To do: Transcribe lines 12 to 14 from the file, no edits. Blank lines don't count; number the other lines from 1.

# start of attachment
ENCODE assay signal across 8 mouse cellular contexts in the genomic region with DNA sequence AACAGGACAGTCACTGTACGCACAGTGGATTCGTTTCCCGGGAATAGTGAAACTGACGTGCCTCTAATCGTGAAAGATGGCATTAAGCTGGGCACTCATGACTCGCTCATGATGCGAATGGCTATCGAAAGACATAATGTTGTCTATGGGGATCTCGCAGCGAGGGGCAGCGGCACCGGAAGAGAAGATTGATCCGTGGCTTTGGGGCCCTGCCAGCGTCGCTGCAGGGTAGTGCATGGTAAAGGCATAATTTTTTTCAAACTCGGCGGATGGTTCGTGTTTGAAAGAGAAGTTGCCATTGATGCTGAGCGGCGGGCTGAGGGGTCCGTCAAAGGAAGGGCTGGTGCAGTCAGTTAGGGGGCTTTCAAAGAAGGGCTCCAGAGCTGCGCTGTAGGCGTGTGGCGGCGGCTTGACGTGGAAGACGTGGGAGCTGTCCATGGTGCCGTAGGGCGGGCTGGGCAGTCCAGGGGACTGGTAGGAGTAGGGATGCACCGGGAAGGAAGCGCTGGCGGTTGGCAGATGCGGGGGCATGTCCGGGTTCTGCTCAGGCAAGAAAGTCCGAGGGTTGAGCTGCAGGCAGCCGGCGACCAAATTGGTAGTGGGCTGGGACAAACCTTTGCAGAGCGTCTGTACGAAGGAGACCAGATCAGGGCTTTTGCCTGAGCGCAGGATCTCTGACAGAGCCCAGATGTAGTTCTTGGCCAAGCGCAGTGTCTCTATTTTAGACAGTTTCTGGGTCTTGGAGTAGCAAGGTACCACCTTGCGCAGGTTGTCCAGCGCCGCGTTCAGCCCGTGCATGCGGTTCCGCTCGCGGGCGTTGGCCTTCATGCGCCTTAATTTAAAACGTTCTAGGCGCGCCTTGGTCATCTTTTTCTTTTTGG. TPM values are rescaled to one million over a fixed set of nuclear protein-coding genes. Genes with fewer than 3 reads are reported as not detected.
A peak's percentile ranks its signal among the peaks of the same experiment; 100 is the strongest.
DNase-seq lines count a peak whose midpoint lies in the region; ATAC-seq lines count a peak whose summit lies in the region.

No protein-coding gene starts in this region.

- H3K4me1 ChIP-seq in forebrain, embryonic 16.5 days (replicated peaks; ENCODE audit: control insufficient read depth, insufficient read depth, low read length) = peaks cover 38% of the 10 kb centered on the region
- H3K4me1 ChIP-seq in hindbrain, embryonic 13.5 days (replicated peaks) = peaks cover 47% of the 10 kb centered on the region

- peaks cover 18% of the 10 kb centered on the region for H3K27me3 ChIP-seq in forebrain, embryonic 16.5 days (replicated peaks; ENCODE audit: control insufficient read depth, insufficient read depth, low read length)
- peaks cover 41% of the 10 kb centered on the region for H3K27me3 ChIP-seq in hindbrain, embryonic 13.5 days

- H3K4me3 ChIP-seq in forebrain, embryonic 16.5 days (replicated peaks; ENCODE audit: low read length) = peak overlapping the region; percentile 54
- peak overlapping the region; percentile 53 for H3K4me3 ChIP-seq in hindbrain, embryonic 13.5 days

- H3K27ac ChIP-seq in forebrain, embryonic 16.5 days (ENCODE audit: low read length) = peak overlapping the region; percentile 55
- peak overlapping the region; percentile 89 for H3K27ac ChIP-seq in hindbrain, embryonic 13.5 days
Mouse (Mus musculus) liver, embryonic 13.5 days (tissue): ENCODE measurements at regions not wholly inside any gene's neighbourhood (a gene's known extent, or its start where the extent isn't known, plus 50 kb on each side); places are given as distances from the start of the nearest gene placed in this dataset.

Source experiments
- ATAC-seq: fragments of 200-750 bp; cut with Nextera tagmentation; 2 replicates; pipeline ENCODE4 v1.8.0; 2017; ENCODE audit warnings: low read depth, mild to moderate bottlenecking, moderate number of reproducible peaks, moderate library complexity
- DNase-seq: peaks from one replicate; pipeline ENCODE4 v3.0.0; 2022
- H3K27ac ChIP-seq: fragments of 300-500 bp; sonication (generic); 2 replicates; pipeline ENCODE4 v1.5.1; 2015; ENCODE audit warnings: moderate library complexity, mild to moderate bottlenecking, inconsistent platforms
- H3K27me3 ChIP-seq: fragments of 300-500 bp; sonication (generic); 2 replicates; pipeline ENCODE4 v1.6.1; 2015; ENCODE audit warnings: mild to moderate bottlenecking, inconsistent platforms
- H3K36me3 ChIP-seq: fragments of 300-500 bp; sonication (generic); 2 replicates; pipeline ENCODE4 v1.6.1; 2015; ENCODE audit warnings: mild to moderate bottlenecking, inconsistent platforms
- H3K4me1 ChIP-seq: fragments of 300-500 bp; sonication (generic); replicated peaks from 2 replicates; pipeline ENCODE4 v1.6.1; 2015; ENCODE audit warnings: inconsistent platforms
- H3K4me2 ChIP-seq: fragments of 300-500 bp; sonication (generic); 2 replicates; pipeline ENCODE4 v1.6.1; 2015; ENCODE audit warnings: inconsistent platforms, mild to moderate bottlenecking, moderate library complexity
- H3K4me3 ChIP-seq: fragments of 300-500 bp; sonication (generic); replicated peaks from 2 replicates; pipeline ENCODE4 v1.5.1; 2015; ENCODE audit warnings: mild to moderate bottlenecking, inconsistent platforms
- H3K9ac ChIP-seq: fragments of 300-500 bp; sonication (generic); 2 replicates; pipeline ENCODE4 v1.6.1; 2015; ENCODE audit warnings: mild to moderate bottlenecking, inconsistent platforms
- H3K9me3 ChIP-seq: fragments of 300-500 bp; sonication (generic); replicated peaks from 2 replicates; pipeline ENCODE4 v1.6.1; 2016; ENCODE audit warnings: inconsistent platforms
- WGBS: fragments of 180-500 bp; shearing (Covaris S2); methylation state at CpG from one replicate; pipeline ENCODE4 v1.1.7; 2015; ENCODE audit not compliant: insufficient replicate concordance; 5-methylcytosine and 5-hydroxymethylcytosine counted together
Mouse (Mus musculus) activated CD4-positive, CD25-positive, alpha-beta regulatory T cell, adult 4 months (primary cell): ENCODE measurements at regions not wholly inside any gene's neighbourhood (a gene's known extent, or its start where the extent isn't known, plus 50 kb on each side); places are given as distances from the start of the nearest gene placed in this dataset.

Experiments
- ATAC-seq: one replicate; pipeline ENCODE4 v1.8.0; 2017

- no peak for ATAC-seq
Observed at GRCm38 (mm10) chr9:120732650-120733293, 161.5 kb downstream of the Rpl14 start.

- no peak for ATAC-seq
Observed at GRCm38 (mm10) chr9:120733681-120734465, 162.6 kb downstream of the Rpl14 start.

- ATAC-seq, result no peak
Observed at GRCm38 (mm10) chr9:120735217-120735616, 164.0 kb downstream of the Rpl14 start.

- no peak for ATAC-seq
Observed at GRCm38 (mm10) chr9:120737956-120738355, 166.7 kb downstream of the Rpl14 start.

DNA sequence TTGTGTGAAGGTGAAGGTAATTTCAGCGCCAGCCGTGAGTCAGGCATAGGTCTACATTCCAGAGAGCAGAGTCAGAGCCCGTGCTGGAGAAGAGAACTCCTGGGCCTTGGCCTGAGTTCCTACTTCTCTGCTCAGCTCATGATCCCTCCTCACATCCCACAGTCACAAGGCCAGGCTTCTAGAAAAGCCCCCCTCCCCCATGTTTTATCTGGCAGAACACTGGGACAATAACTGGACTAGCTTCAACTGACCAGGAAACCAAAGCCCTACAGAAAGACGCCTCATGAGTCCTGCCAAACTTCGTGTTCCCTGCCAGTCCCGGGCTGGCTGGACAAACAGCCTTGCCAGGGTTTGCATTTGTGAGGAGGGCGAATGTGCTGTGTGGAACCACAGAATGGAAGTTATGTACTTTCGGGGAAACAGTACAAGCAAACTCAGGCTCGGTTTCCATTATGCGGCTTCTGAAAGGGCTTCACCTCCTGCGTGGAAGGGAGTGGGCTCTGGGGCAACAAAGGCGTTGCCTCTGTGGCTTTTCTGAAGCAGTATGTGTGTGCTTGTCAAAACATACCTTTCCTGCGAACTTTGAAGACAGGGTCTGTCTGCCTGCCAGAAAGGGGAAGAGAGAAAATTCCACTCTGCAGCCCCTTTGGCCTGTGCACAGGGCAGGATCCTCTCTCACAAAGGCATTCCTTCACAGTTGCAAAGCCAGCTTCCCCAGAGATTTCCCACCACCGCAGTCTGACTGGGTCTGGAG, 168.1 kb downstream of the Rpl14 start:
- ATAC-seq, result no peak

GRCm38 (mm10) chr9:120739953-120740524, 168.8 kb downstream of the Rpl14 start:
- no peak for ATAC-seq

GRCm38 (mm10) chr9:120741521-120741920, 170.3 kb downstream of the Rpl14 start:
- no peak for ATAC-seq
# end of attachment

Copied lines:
- peak overlapping the region; percentile 89 for H3K27ac ChIP-seq in hindbrain, embryonic 13.5 days
Mouse (Mus musculus) liver, embryonic 13.5 days (tissue): ENCODE measurements at regions not wholly inside any gene's neighbourhood (a gene's known extent, or its start where the extent isn't known, plus 50 kb on each side); places are given as distances from the start of the nearest gene placed in this dataset.

Source experiments